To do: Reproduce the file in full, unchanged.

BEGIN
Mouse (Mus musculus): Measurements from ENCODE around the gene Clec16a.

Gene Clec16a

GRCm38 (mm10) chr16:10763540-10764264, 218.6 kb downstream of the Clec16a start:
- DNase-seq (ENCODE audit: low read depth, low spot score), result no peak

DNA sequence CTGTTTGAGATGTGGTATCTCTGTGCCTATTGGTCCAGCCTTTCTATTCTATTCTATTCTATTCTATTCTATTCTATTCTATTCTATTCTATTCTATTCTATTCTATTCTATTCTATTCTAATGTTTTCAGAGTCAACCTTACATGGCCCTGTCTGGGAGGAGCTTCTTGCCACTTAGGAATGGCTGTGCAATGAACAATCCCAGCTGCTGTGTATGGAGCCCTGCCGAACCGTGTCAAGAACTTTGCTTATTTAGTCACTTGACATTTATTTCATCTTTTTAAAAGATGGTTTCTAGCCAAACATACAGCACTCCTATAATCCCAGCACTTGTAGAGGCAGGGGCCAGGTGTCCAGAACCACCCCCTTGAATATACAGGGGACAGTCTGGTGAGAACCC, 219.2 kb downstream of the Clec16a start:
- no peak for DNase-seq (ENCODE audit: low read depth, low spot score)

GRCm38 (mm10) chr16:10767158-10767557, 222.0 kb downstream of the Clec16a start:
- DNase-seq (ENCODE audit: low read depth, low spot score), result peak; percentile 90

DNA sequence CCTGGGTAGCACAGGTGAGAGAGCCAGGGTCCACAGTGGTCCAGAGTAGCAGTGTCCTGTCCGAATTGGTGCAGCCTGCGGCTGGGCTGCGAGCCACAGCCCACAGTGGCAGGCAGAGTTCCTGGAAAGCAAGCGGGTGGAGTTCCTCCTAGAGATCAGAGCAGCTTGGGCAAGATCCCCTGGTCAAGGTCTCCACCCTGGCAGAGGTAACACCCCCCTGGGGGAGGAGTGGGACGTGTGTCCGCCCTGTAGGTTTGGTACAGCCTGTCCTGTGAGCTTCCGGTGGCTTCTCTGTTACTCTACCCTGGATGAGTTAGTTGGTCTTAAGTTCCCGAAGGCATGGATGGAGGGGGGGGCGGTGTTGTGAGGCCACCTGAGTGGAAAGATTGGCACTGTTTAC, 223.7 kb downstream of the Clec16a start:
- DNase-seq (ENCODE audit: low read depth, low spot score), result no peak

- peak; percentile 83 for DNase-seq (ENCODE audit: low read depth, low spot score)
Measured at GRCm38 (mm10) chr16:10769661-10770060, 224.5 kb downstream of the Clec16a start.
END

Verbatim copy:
Mouse (Mus musculus): Measurements from ENCODE around the gene Clec16a.

Gene Clec16a

GRCm38 (mm10) chr16:10763540-10764264, 218.6 kb downstream of the Clec16a start:
- DNase-seq (ENCODE audit: low read depth, low spot score), result no peak

DNA sequence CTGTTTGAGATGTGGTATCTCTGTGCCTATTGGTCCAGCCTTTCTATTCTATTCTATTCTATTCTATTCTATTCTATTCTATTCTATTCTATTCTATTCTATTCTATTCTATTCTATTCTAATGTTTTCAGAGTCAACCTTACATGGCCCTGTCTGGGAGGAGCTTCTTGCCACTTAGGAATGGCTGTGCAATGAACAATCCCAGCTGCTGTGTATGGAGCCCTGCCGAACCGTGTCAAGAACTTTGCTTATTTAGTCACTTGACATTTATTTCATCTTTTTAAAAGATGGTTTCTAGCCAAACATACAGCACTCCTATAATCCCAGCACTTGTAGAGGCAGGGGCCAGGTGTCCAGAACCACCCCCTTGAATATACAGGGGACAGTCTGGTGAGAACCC, 219.2 kb downstream of the Clec16a start:
- no peak for DNase-seq (ENCODE audit: low read depth, low spot score)

GRCm38 (mm10) chr16:10767158-10767557, 222.0 kb downstream of the Clec16a start:
- DNase-seq (ENCODE audit: low read depth, low spot score), result peak; percentile 90

DNA sequence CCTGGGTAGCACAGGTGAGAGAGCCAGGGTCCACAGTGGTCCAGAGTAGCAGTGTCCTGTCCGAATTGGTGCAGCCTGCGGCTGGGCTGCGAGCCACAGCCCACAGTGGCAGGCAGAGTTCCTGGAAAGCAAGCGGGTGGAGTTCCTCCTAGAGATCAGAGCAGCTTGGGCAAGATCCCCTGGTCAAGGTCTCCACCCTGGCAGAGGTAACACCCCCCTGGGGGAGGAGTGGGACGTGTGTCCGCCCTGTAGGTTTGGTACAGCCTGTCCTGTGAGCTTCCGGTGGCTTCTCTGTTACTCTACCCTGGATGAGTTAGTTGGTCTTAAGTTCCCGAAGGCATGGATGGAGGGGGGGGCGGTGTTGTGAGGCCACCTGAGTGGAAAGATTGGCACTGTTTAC, 223.7 kb downstream of the Clec16a start:
- DNase-seq (ENCODE audit: low read depth, low spot score), result no peak

- peak; percentile 83 for DNase-seq (ENCODE audit: low read depth, low spot score)
Measured at GRCm38 (mm10) chr16:10769661-10770060, 224.5 kb downstream of the Clec16a start.